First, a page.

Nova Scotia

Doctor says stricter measures needed to protect Nova Scotians from COVID-19

A Nova Scotia family doctor is urging the province to implement stronger COVID-19 policies, including a mandatory mask policy in stores, more random testing, as well as testing essential workers who have travelled outside of the Atlantic bubble.

Dr. Ajantha Jayabarathan calls for measures such as mandatory masks, more random COVID-19 testing

Doctor says stricter measures needed to protect Nova Scotians from COVID-19

2 years ago
Duration 2:47
A Nova Scotia family doctor is urging the province to implement stronger COVID-19 policies, including a mandatory mask policy in stores, more random testing, as well as testing essential workers who have travelled outside of the Atlantic bubble.

A Nova Scotia family doctor is urging the province to implement stronger COVID-19 policies, and says it should not consider lifting the mandatory 14-day self-isolation requirement for Canadians visiting the province from outside Atlantic Canada.

Premier Stephen McNeil has mused about reopening the province to the rest of the country sometime this summer.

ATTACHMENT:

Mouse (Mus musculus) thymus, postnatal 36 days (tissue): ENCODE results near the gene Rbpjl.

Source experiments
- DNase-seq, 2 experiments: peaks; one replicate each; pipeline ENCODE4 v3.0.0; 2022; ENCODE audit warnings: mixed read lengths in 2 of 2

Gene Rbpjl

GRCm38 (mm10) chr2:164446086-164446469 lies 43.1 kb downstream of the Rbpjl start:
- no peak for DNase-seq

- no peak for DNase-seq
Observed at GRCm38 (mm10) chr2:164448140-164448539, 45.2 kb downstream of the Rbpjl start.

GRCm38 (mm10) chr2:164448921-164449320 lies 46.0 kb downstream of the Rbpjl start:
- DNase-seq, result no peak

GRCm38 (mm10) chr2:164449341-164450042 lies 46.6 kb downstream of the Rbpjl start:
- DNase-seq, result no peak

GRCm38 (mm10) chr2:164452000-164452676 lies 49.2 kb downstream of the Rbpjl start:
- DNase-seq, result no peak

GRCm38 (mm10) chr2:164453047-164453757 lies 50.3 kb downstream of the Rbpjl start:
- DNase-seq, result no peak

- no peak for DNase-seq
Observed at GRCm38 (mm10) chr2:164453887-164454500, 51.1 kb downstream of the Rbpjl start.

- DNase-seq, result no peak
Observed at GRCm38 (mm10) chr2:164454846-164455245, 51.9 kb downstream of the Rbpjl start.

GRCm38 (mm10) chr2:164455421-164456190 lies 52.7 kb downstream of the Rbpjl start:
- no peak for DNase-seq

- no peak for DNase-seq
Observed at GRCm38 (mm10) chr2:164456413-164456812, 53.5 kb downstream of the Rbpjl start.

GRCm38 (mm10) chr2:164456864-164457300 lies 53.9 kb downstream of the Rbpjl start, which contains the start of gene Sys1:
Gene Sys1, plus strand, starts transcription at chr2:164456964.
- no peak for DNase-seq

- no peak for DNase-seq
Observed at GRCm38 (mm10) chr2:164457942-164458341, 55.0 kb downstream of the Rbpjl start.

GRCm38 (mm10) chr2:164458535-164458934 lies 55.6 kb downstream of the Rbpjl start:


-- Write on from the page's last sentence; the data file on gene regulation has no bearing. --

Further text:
Dr. Ajantha Jayabarathan, who is also an assistant professor at Dalhousie University's medical school, noted that cases of COVID-19 have shown up in recent weeks in communities of three Western provinces that are bubbled.

"I'm gravely worried that the premier will contemplate such a thing, let alone say it. It seems reckless," Jayabarathan said.

"Why would you invite disaster into your midst? We know what is happening in the United States and everyone of those cases in the Western provinces arrived through travel. Why would you court danger particularly when we have so many gaps and holes in terms of our borders?"

Some people report being waved through as they cross the border from New Brunswick to Nova Scotia. Others who have flown in from Quebec and Florida say no one has checked to ensure they are self-isolating for 14 days. (Brett Ruskin/CBC)

CBC News has recently reported on cases where people coming from both Quebec and the U.S. did not receive any calls from authorities in Nova Scotia to ensure they were self-isolating.

On July 6, Premier Stephen McNeil said people entering the province from outside Atlantic Canada would have to fill out a form and provide contact information. He said the government would call every day to ensure they were following the rules.